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Commemorating Cicero

June 22, 2015 Hastings and Hastings

Attorneys everywhere ought to add Cicero to their list of mentors. The famous statesman, lawyer, and philosopher is a marvel of self-sufficiency, and basically responsible for modern prose and grammar conventions. Cicero fought for Rome rather than himself. All lawyers can learn a thing or two about service from Cicero.

Cicero thrived around 100 B.C. during the times of Julius Caesar and the 1st and 2nd triumvirate. He was born into Rome’s upper crust, receiving a quality liberal education from the finest schools. His ability in the classroom instantly attracted attention, and he was offered the chance to study law for free under Quintus Mucius Scaevola. At law school he quickly climbed to the top of the class, outwitting his professors many times with graceful humility. His career was launched with a bang, trying more cases than any young lawyer in Rome. It was not uncommon for Cicero to serve as the prosecution and the defense in the same trial.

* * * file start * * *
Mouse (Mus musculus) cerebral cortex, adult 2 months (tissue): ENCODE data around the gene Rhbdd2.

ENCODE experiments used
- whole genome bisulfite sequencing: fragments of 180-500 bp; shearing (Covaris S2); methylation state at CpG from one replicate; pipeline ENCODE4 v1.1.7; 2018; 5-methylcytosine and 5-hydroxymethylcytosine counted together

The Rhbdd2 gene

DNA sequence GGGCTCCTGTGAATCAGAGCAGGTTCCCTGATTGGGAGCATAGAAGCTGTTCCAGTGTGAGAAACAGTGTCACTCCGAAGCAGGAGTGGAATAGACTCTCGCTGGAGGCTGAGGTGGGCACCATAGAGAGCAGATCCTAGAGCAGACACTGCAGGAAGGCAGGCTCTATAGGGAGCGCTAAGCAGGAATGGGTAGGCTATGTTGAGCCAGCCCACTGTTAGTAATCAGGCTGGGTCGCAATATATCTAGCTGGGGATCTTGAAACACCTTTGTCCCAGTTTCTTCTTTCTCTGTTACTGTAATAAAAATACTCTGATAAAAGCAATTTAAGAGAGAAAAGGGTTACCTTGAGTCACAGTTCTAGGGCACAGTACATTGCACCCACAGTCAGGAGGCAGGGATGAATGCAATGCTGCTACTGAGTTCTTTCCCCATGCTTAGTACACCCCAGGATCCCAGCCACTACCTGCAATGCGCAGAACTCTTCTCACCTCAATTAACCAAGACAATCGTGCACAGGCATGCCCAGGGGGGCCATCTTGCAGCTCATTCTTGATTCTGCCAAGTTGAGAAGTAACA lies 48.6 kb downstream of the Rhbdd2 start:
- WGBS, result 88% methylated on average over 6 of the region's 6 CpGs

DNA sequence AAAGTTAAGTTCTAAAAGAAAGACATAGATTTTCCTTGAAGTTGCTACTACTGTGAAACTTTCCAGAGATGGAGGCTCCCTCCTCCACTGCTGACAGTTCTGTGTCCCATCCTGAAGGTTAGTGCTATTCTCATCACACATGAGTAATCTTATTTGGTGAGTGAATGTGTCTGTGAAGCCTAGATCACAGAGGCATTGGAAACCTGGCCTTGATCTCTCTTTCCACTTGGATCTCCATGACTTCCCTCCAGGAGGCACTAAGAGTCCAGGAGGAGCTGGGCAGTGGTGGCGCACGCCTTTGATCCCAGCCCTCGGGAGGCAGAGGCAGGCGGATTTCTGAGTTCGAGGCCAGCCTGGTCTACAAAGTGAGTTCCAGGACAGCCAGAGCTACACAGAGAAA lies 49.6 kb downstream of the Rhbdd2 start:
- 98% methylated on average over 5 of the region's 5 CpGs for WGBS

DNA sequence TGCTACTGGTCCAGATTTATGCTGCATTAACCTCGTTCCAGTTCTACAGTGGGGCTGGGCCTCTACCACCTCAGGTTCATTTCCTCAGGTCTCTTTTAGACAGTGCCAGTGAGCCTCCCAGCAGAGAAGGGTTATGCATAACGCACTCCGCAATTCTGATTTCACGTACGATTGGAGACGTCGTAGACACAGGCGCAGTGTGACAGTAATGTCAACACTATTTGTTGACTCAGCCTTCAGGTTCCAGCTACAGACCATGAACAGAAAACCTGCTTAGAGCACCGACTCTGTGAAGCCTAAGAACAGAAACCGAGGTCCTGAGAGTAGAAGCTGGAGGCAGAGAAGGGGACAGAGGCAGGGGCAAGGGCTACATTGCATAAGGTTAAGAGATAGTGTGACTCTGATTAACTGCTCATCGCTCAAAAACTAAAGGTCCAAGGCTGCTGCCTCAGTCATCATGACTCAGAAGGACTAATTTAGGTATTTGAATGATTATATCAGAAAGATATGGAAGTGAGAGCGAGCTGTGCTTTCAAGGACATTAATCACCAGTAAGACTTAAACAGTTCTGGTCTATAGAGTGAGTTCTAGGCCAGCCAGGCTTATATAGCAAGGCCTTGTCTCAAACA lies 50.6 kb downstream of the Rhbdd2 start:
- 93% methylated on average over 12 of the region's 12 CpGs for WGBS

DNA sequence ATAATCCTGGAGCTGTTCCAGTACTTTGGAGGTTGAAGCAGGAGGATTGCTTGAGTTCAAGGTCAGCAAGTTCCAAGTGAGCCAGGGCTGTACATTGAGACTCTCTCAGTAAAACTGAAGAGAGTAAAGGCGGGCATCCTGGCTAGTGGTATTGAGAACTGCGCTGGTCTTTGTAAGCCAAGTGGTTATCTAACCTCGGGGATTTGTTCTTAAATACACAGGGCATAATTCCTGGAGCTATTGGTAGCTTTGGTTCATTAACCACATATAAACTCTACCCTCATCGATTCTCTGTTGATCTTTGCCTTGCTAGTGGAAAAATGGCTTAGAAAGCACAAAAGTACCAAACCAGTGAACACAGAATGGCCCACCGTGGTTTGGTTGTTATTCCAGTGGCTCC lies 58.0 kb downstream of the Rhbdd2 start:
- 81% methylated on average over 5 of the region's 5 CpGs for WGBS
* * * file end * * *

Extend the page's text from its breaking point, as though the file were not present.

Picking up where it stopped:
Cicero was generally a harmless soul, and in the cutthroat world of the Roman Empire, he eventually paid for his life for his compassion. Only the protection of his country could ignite his aggression; and when he felt the pax romana was threatened, he quickly turned into a ferocious wolf. In 63 BC he discovered a plot to overthrow Caesar and the first triumvirate. He exiled the conspirators and put them to death. However, in 58 BC the second triumvirate took control and exiled Cicero, slaying his daughter for the execution of the conspirators. Cicero was devastated by the loss of his daughter, because she was the only person he ever loved. His grief led him to philosophy, and we owe stoicism and many aspects of modern grammar to this work. He was finally put to death by Octavian and his last words were, “there is nothing proper about what you are doing, soldier, but do try to kill me properly.”